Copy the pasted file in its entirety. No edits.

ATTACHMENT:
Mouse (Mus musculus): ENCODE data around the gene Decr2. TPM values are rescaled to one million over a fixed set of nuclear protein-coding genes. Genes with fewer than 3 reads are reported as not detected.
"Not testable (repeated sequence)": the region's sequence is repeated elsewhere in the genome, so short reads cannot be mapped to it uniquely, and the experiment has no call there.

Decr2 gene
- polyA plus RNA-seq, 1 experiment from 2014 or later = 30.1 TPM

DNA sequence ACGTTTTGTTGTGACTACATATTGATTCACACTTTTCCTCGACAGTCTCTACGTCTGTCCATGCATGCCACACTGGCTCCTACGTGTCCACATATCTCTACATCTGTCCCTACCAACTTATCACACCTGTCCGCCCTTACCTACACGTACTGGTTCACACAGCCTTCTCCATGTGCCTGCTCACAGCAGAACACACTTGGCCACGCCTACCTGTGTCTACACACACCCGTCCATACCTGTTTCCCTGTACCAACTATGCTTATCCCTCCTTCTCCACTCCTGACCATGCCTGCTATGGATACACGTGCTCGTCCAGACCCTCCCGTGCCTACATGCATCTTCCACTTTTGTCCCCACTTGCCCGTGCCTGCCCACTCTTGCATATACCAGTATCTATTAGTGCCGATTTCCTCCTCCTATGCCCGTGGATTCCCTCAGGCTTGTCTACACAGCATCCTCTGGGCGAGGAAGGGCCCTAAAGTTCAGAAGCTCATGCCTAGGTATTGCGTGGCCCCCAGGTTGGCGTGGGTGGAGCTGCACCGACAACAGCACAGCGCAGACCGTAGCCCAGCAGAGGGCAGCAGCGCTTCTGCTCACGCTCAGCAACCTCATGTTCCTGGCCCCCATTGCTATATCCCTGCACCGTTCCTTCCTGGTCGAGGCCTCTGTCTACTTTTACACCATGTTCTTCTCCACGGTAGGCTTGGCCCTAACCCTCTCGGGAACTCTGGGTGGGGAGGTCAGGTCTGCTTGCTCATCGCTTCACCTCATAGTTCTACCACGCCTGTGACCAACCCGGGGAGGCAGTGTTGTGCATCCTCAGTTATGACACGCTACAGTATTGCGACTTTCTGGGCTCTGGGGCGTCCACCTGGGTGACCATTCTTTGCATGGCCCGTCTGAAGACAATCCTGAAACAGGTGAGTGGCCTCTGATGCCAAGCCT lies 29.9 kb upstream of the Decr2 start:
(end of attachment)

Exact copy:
Mouse (Mus musculus): ENCODE data around the gene Decr2. TPM values are rescaled to one million over a fixed set of nuclear protein-coding genes. Genes with fewer than 3 reads are reported as not detected.
"Not testable (repeated sequence)": the region's sequence is repeated elsewhere in the genome, so short reads cannot be mapped to it uniquely, and the experiment has no call there.

Decr2 gene
- polyA plus RNA-seq, 1 experiment from 2014 or later = 30.1 TPM

DNA sequence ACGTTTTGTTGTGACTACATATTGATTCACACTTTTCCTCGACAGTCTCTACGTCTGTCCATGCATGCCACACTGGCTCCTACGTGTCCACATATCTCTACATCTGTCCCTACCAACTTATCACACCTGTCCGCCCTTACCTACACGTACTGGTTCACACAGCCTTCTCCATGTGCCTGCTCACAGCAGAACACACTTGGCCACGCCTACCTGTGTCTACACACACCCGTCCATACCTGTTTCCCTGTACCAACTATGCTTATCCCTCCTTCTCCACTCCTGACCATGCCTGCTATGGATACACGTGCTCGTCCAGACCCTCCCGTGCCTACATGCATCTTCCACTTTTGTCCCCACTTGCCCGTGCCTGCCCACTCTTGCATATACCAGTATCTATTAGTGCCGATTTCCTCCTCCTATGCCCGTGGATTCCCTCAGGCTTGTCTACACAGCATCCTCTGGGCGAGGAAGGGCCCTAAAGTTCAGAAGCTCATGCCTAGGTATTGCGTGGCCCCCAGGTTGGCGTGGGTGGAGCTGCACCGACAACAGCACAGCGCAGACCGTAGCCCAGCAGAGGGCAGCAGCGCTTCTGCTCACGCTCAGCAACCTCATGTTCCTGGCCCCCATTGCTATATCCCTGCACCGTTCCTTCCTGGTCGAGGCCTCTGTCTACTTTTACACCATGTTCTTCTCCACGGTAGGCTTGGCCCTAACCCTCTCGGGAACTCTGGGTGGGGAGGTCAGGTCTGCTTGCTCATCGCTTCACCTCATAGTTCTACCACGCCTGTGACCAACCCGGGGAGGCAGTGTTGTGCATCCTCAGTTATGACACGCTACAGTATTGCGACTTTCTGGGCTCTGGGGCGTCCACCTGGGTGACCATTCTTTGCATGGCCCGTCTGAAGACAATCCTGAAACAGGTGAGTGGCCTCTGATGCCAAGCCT lies 29.9 kb upstream of the Decr2 start: